Peoria is the oldest European settlement in Illinois. The title of second-largest city in the state (after Chicago) has gone back and forth between Rockford and Peoria in the past. Peoria, like Rockford, has a University of Illinois College of Medicine campus with more than 1,500 students and staff, as well as two major hospitals, OSF Saint Francis and UnityPoint-Methodist. An unusually high number of musical theater composers and lyricists have come from Peoria, including Shirley Temple collaborator Richard Whiting. The headquarters of construction equipment giant Caterpillar is also located in Peoria.

Find out now: Which neighborhood is best for me?

6. Topeka, KS
Average home value: $100,000
Primary physicians per 100,000: 65.9
Hospital beds per 100,000: 310
Access to healthcare per $1,000 of home price: 3.759

Topeka, the Kansas capital, is known for historical civil rights efforts such as Brown vs. Board of Education Supreme Court verdict, which declared segregation in public schools unconstitutional. Topeka has two major hospitals, Stormont-Vail and Saint Francis, as well as a Department of Veterans Affairs military medical center, accounting for the city’s larger than average number of hospital beds per capita. A private Methodist college, Baker University, maintains its School of Nursing in Topeka.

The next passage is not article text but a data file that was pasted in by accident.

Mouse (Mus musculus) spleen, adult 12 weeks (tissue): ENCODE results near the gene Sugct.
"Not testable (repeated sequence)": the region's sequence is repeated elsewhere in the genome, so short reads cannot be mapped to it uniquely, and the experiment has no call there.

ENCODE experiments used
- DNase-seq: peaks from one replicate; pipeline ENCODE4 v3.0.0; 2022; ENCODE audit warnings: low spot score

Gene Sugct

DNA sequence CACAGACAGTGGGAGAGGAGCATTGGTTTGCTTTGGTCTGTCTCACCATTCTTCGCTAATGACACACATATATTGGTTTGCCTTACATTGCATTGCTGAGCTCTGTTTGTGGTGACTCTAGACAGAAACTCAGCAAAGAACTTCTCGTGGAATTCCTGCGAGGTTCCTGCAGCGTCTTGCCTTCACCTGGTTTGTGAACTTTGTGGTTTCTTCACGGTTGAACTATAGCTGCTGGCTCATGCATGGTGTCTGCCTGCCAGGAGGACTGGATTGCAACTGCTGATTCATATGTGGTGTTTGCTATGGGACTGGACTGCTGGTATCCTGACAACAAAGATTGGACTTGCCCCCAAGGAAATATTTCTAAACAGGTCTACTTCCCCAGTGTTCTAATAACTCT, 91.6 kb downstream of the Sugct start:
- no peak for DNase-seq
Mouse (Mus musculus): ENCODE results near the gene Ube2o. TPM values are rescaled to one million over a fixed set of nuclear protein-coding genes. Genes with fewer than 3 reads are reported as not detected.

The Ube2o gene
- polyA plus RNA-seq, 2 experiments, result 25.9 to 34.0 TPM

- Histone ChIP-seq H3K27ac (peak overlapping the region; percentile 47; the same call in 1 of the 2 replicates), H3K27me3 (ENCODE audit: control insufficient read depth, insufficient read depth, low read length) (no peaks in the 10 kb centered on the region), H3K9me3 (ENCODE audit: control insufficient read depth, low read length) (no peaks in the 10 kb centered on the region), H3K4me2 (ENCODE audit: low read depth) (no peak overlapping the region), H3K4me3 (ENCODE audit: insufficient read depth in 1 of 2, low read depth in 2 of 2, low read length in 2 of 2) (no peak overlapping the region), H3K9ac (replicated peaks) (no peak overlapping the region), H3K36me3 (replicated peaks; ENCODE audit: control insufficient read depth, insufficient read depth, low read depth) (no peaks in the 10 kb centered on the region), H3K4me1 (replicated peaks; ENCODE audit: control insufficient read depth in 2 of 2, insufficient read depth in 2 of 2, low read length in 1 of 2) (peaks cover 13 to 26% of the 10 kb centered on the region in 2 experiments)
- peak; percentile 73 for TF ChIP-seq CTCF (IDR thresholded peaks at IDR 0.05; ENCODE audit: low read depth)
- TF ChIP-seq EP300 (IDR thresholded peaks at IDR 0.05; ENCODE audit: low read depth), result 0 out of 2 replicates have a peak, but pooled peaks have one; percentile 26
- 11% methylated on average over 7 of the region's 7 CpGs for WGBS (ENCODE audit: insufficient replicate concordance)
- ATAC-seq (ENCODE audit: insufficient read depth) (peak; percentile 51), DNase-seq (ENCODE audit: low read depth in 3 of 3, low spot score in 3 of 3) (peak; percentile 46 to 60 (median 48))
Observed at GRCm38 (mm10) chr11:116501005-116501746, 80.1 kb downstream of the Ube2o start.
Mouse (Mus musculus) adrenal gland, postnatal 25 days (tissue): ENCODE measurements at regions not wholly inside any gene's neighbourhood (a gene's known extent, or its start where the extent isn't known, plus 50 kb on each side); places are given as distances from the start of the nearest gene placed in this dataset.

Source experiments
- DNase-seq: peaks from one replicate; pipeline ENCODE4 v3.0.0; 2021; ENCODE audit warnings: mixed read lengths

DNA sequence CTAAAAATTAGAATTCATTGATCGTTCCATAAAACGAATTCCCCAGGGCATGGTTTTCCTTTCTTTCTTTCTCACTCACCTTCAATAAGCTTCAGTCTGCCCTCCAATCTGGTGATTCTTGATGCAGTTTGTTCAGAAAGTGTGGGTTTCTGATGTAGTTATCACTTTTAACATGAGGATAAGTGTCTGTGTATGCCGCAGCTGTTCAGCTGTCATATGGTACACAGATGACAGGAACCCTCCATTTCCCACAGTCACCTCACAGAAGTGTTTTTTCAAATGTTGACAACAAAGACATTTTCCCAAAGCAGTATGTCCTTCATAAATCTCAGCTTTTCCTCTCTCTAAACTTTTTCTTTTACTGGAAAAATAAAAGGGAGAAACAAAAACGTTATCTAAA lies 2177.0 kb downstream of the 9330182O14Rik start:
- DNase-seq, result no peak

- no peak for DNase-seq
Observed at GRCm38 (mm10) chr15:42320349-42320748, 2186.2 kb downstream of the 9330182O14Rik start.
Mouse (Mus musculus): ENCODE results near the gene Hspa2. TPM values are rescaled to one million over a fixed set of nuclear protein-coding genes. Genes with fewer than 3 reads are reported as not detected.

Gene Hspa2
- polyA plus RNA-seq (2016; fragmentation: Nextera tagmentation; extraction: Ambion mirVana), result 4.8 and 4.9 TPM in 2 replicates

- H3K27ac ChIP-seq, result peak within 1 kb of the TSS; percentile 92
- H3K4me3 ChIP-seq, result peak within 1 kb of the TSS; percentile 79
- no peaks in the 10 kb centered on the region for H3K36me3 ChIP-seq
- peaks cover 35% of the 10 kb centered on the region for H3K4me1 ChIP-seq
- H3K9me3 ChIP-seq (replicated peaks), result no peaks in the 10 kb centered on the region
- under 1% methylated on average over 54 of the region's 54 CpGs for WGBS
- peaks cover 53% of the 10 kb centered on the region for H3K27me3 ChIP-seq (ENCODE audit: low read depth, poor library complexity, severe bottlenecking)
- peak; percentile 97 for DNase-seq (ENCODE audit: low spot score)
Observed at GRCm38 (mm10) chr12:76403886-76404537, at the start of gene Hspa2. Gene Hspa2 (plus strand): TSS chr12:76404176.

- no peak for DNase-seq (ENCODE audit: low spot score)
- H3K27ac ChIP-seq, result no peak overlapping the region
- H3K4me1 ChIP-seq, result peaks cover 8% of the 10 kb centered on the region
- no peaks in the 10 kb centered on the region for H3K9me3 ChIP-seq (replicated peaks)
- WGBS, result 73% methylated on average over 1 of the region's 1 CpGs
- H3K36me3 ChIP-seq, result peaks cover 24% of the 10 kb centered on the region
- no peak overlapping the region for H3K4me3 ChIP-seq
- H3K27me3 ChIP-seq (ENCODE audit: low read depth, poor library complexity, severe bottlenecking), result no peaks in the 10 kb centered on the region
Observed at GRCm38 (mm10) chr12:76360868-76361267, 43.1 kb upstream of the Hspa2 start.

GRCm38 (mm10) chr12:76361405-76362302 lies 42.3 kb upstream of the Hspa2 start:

7. South Bend, IN
Average home value: $85,700
Primary physicians per 100,000: 62.8
Hospital beds per 100,000: 250
Access to healthcare per $1,000 of home price: 3.650

South Bend is the surrounding community of the University of Notre Dame, which is located in an unincorporated area just to the north. Health care is the top industry in South Bend aside from higher education, with the Memorial Health System hospitals employing 4,000 people and Saint Joseph Regional Medical Center having about 2,500 employees.

8. Dayton, OH
Average home value: $93,900
Primary physicians per 100,000: 66.7
Hospital beds per 100,000: 270
Access to healthcare per $1,000 of home price: 3.586